Preparing for death

by Brian on March 29, 2020

in Cancer,Health,In the News,Science

OK, that headline is a bit of a red herring. I’m not dying now nor am I planning to any time soon. But ever since I was diagnosed with an incurable, albeit mostly treatable cancer, one that compromises my immune system and puts me in the most at risk category during the current coronavirus pandemic, I’ve been thinking about death a lot. 

Preparing for coronavirus in Jerusalem

When the time comes, I want to be prepared – mentally at least (there may not be a whole lot I can do about it physically).

That turns out to be a challenge. Research last year from Bar-Ilan University in Israel claims that our brains may be hard-wired from childhood to shield us from thinking about our own deaths. 

Call it the “mortality paradox” – we all know we’re going to die someday, but our brains are not able to fully grasp the concept of no longer being alive.

“We cannot rationally deny that we will die,” the study’s leader, Yair Dor-Ziderman, says. So instead, “we think of it more as something that happens to other people. When the brain gets information that links the self to death, something tells us it’s not reliable, so we shouldn’t believe it.”

The Bar-Ilan researchers developed a test where they monitored participants’ brain activity while showing them photographs of themselves as well as pictures of strangers. They did this several times in succession. Half the photos were accompanied by words relating to death. The other half had no such connotation. 

The participants were then shown an entirely new face, which the brain would normally react to with a signal of “surprise,” since the image clashed with what the brain “predicted” from the previous sequence.

However, when death-related words appeared alongside the participants’ own faces, their prediction systems essentially shut down, registering no surprise when the “new” face appeared. 

This dulling of the brain’s predictive function, the researchers posit, demonstrates the mind’s inability to process the idea of our own deaths.

Such an incapacity to imagine a world in which we no longer exist, despite knowing that our deaths are inevitable, has led human beings to develop a number of imaginative narratives where death is not what it seems. 

In his 2012 book Immortality: The Quest to Live Forever and How it Drives Civilization, philosopher Stephen Cave describes four main coping strategies we mortals – the “aspiring undying” – have cooked up to deal with the mortality paradox.

The first path Cave calls simply “staying alive.”

“Almost all cultures contain legends of sages, golden-age heroes or remote peasants who discovered the secret to defeating aging and death,” Cave writes. 

Since no one has ever found this long sought-after magical “elixir of life,” a second strategy has evolved. 

The “resurrection narrative” is the belief that “although we must physically die, nonetheless we can physically rise again with the bodies we knew in life.” In addition to the clear Biblical allusions, we see this reflected in the modern-day concept of cryonics, in which people pay to be frozen upon their death in the hope of one day being “repaired.” 

A third path, Cave writes, is “surviving as some kind of spiritual entity or soul,” where we give up “on this earthly frame and believe in a future consisting of some more spiritual stuff.” This is where the concept of an afterlife, a heaven or olam haba (”next world” in Hebrew) finds its most evocative expression.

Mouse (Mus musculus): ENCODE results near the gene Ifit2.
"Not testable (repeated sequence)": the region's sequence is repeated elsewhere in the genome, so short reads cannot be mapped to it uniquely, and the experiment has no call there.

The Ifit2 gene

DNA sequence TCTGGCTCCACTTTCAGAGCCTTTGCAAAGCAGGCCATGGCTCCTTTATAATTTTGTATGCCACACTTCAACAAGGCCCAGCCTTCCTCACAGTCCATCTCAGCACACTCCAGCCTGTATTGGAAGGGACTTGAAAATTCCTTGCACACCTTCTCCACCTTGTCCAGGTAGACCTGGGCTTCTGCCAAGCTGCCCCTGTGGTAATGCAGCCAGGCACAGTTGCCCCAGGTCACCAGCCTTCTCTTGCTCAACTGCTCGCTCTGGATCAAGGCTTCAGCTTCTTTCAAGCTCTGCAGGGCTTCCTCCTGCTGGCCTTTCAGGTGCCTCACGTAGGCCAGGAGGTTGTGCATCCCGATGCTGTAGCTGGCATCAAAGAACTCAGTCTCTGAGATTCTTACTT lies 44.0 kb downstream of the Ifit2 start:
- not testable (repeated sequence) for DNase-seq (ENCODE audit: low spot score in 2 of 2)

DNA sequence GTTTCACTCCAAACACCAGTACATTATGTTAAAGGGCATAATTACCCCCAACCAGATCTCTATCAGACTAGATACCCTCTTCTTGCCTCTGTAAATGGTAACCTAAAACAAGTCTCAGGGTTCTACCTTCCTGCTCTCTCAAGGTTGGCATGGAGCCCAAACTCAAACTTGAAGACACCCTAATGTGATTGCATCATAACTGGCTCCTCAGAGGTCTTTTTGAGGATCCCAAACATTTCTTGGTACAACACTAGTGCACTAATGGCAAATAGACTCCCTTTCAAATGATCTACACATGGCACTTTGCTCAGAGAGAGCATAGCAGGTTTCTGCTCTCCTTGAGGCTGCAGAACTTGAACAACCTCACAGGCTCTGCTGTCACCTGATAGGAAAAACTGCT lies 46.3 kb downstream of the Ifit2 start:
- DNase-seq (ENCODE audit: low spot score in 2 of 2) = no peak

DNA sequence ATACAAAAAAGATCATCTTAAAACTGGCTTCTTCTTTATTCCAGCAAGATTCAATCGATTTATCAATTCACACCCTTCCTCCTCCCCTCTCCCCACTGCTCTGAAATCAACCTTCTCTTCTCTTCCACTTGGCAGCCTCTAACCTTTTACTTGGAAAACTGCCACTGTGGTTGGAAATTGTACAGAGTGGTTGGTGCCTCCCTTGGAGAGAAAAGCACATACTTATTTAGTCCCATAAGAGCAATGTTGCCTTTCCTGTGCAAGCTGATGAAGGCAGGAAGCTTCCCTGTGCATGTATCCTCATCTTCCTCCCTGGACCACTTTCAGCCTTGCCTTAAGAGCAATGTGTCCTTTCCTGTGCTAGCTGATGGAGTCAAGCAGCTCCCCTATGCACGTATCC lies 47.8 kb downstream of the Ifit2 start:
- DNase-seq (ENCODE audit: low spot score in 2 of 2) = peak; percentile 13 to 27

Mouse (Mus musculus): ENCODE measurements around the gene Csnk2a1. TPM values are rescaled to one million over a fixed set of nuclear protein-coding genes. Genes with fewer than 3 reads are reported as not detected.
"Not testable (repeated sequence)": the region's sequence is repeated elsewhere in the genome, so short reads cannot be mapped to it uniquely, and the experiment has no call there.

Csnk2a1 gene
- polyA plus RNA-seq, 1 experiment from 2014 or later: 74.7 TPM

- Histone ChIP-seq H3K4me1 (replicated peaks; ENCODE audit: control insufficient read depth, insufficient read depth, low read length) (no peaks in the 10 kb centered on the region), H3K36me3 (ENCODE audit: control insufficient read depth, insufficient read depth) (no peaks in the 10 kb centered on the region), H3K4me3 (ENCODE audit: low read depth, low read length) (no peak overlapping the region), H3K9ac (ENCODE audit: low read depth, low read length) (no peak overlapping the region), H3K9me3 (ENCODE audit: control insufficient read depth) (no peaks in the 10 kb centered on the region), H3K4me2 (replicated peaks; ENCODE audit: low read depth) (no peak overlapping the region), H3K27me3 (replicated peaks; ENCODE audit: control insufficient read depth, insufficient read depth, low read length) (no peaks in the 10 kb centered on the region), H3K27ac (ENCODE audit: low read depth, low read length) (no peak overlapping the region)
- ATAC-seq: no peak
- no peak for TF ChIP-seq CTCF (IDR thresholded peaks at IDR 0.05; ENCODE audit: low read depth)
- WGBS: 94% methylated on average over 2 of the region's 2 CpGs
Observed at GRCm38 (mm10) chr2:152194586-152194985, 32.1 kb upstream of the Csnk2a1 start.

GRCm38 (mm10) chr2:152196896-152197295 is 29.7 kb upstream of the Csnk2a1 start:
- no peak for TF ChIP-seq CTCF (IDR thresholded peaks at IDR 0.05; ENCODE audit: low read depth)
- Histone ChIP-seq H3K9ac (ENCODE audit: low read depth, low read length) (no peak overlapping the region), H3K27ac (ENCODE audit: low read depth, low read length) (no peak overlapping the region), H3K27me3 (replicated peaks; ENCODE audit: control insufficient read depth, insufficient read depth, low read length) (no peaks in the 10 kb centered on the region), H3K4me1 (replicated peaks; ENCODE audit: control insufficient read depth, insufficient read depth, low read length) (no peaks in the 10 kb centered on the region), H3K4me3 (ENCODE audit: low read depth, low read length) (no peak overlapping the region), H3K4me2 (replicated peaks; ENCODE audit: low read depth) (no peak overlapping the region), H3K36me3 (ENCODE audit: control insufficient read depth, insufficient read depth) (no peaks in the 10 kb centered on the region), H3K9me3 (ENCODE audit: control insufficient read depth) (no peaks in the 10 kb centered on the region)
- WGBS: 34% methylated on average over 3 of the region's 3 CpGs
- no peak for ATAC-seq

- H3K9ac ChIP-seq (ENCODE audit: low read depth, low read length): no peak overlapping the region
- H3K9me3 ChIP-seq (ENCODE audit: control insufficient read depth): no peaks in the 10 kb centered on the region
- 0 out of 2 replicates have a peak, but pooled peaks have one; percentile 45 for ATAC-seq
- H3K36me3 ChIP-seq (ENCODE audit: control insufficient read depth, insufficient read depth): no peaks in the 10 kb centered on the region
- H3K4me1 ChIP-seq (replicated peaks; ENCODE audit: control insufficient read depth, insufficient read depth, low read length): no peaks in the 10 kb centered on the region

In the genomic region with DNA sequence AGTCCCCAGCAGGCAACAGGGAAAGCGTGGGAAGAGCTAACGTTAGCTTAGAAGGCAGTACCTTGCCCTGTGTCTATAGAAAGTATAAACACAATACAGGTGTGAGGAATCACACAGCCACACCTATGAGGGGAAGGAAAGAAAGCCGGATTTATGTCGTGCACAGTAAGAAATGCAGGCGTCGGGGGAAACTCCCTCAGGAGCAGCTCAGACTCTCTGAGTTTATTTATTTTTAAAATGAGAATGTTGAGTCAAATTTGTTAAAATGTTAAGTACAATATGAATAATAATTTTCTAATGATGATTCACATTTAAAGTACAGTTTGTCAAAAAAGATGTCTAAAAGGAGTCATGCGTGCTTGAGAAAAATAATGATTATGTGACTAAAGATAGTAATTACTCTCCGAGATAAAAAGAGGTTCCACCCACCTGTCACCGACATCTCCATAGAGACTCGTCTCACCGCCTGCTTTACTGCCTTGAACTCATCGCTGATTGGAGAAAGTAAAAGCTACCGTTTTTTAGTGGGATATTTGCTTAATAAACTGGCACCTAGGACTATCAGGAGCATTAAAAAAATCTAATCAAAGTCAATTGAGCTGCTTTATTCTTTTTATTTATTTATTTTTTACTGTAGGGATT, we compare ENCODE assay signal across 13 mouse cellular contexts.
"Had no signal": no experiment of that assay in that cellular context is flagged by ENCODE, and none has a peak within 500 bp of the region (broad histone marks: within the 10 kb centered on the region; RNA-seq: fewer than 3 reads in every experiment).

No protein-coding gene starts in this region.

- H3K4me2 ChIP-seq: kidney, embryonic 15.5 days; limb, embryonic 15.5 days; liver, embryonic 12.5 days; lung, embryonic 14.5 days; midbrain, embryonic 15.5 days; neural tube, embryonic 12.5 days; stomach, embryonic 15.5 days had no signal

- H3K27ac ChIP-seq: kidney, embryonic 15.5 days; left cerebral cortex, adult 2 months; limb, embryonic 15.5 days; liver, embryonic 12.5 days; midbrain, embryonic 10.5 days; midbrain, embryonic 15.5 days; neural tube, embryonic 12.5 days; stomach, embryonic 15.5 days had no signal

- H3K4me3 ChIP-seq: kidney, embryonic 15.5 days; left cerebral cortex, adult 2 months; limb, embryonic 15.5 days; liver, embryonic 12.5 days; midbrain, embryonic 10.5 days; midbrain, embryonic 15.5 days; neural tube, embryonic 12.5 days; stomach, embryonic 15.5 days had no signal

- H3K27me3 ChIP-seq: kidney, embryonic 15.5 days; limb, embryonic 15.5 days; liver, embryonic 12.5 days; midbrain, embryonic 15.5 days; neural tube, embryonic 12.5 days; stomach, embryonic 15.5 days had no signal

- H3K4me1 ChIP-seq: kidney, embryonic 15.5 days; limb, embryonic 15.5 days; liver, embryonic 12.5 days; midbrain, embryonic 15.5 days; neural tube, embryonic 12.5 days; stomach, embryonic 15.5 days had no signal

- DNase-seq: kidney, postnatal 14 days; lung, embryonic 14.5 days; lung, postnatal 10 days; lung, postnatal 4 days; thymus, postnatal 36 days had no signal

The fourth and final path is “legacy,” where we achieve life after death through our creative works or the influence we have on the world even after we’re gone. 

“The Greeks believed that culture had a permanence and solidity that biology lacked,” Cave writes. “Eternal life therefore belonged to the hero who could stake a place for himself in the cultural realm.” 

From the view of science, our genes, as continued through our children, are both a legacy and a kind of immortality, since DNA represents “a traceable line to the very beginnings of life and, if we are lucky, [one that] will also continue into the distant future,” Cave says.

Cave’s four paths are intellectually engaging, to be sure, but they haven’t really helped me all that much in getting comfortable around my future non-existence.

That’s because my biggest fear about death may be a much more familiar one: Fear of Missing Out. FOMO “is very often at the heart of people’s fear of being dead,” says Dr. BJ Miller, a palliative care physician at the University of California, San Francisco Cancer Center and the co-author of the book A Beginner’s Guide to the End.

When it comes to death, FOMO is about “all the things you’re not going to get to see,” Miller said on an episode of the NPR program Fresh Air, and “the idea that the world’s going to continue on without you.”

But FOMO around death can be turned on itself, Miller continues. It points us “very squarely towards all the things we love and care about. And then that becomes a nice compass for our way forward – how we’re going to live until we die.” The things we’re afraid we’re going to miss out on are exactly where “we should uptick in terms of our attention now.”

That won’t necessarily help us break past the mortality paradox. And it’s little hard to do all the things you love when you’re in an extended COVID-19 lockdown. But it’s a clever reframing that provides some small comfort when facing the ineffable. 

I first began my preparations for death at The Jerusalem Post.

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